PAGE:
Boerum HillHD. Image Credit: LPC.
Composed of three distinct areas to the north, south and west of the existing historic district, proposed expansion shares a character and development history designated section of Boerum Hill. Landmarks voted to add an extension to the Boerum Hill Historic District to its calendar for consideration for designation on October 31, 2017. The extension, as calendared, would bring approximately 288 properties under Landmarks’ purview. The extension is not contiguous, but composed of three separate sections to the north, south and west of the existing historic district.
The proposed extension is consistent in its history and architectural character with the existing district, largely developed over two phases in the 19th century. In the 1840s and 1850s, speculative rowhouses were constructed in the area, following the industrial expansion of south Brooklyn’s waterfront and the extension of transportation infrastructure to the area. The second phase of development occurred in the years following the Civil War, spurred by the opening of the Gowanus Canal and attendant arrival of factories and warehouses to the area.
Primarily residential in character, brick and brownstone rowhouses in the Greek Revival and Italianate styles predominate. The tail end of the area’s development in the 1880s saw more diversity of architectural styles, and Second Empire and Neo-Grec building are scattered throughout he proposed extension. The extension would also encompass some commercial, institutional, and stable buildings. While some 20th century structures are found within the proposed extension, it retains a consistent development history and scale in common with the previously designated district, and exhibits a high degree of architectural integrity.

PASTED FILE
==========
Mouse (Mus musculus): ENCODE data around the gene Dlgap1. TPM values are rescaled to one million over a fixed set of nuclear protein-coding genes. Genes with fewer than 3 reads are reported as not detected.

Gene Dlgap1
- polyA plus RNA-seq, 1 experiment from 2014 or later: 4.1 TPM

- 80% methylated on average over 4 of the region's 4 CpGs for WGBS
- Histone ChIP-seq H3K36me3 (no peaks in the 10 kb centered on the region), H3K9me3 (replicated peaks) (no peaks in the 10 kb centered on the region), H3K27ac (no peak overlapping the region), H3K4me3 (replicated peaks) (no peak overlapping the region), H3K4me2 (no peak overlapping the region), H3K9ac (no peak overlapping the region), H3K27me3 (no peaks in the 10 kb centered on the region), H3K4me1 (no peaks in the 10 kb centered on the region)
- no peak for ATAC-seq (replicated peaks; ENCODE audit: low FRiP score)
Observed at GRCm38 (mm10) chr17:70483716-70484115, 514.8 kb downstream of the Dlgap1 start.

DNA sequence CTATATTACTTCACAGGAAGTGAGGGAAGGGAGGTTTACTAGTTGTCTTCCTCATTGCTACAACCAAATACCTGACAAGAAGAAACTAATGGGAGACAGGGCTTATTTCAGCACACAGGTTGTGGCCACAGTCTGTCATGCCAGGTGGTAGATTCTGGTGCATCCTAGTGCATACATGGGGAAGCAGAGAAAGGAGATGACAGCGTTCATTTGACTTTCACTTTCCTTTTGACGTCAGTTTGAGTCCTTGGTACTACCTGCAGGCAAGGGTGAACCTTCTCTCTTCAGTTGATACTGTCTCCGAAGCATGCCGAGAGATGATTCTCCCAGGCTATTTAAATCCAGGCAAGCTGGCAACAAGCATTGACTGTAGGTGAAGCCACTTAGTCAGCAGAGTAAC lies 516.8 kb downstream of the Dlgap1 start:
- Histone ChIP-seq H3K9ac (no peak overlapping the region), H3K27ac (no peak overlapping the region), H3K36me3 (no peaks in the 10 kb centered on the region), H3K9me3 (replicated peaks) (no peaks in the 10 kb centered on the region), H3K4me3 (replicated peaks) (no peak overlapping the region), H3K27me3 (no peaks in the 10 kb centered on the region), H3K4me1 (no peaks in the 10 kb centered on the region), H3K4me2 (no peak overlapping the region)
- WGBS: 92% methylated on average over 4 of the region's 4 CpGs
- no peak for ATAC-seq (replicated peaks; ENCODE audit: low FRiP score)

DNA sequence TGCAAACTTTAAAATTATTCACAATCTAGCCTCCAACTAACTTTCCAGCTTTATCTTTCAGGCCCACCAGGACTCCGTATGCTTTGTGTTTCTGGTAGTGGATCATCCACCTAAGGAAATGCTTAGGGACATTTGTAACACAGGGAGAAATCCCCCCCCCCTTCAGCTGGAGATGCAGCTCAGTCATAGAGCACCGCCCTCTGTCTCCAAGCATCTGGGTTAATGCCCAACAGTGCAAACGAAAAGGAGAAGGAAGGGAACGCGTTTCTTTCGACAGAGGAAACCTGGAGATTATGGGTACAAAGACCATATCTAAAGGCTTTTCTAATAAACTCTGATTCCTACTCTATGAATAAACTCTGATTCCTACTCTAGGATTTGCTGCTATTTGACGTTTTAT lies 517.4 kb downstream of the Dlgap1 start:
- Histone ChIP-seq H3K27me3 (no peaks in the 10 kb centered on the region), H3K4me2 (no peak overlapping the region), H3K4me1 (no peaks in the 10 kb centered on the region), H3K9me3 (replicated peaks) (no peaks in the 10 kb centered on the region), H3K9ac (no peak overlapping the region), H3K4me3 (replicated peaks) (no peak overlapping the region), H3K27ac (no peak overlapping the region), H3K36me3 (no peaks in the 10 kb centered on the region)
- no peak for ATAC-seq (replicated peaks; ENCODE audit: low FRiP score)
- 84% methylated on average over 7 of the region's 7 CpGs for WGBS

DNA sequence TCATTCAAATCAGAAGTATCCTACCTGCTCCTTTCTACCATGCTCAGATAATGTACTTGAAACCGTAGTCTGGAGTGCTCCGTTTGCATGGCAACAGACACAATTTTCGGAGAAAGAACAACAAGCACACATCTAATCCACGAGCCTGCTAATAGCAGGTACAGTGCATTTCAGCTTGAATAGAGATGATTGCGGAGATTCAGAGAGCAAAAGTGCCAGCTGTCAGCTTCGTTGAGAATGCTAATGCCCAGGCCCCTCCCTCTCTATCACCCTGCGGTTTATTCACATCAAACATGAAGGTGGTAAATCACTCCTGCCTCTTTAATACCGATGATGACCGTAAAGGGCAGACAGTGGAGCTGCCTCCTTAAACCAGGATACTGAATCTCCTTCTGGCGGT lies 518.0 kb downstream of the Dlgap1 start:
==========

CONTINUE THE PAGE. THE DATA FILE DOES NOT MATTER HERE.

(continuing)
The area was originally home to many German, Italian and Irish immigrants who worked in waterfront and canal-based industries. Later, in the twentieth century, it was home to a large population of Mohawks, who came to the City to work in high steel.
Landmarks’ Research Director Kate Lemos McHale stated that the Commission was approached by the Boerum Hill Association in 2016 about creating an extension to the historic district. The Association proposed an extension of composed two clusters adjoin the district. After surveying the neighborhood, Landmarks staff determine there were three areas adjoining the district that were consistent with it in history and architecture, and merited consideration as part of an extension.
Lemos McHale noted that local Council Member Stephen Levin supported the extension of the district.
Chair Meenakshi Srinivasan called the addition of the extension to the Commission’s calendar “very exciting,” and remarked on the proposed extension’s cohesion with the Boerum Hill Historic District. She said Landmarks’ staff would continue to study the area, and it would brought back to the Commission for a public hearing soon.
Commissioners voted unanimously to add the extension to Landmarks’ calendar.
LPC: Boerum Hill Historic District Extension, Brooklyn (LP-2599) (Oct. 31, 2017).
By:Jesse Denno (Jesse is a full-time staff writer at the Center for NYC Law).